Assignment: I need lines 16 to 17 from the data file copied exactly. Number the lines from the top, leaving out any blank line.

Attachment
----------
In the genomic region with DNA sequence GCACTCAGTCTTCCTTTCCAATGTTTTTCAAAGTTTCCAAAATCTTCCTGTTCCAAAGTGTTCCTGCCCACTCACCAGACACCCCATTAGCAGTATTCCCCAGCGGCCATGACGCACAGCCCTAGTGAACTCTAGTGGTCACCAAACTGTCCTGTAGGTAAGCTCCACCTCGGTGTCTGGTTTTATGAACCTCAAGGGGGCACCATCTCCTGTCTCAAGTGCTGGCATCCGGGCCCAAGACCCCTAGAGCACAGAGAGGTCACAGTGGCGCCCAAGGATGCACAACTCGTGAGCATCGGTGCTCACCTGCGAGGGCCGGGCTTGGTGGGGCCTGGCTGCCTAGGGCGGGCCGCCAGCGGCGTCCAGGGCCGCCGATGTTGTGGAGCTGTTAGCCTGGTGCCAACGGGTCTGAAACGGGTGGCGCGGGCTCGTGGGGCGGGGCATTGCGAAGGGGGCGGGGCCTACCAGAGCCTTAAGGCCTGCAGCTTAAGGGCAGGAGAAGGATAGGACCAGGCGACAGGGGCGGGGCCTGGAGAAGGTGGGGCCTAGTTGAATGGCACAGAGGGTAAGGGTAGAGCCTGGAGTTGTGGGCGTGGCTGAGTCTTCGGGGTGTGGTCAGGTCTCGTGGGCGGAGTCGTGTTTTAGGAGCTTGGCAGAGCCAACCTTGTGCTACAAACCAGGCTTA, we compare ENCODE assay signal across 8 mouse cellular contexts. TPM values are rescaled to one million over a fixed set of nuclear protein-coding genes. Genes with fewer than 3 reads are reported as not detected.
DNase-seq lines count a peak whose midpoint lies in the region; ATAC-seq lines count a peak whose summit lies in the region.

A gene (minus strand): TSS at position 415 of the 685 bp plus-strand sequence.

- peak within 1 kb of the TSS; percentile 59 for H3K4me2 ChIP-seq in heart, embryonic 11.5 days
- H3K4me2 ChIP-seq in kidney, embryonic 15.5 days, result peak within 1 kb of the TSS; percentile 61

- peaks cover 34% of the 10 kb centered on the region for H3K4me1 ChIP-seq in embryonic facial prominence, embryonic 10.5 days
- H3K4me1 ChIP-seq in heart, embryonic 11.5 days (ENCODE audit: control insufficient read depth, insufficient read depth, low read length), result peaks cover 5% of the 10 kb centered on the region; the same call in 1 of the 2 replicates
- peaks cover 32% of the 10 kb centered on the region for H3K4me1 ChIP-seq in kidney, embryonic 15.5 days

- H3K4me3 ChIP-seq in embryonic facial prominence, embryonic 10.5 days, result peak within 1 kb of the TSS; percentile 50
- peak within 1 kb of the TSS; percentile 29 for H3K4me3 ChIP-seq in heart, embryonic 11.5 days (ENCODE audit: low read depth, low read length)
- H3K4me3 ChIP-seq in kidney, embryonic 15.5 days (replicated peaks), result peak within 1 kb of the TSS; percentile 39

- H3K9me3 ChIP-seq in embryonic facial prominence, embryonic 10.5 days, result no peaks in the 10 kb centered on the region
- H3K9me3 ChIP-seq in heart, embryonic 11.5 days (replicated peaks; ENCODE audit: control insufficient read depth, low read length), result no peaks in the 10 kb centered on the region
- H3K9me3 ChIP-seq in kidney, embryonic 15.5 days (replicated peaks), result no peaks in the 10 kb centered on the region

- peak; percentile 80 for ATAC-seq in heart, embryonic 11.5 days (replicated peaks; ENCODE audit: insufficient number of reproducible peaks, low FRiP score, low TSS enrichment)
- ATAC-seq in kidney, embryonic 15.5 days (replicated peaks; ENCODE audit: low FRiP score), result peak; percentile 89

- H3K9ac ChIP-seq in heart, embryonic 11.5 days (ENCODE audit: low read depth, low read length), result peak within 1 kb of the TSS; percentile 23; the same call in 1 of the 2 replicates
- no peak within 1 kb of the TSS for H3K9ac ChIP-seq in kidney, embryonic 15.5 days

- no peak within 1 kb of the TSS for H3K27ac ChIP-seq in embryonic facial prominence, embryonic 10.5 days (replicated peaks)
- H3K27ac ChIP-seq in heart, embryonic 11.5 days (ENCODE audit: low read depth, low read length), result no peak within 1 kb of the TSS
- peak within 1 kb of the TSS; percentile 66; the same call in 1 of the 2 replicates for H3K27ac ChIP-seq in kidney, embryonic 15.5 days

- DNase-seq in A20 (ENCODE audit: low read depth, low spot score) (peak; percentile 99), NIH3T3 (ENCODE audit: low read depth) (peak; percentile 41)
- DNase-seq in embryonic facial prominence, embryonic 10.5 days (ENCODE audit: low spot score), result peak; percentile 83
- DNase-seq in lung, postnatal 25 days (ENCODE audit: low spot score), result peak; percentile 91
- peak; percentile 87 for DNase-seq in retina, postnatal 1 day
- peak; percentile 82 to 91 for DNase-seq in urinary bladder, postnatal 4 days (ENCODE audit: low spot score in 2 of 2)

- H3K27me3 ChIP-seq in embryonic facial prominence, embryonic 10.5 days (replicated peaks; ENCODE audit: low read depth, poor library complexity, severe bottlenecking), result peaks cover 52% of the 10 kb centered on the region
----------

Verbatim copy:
- ATAC-seq in kidney, embryonic 15.5 days (replicated peaks; ENCODE audit: low FRiP score), result peak; percentile 89

- H3K9ac ChIP-seq in heart, embryonic 11.5 days (ENCODE audit: low read depth, low read length), result peak within 1 kb of the TSS; percentile 23; the same call in 1 of the 2 replicates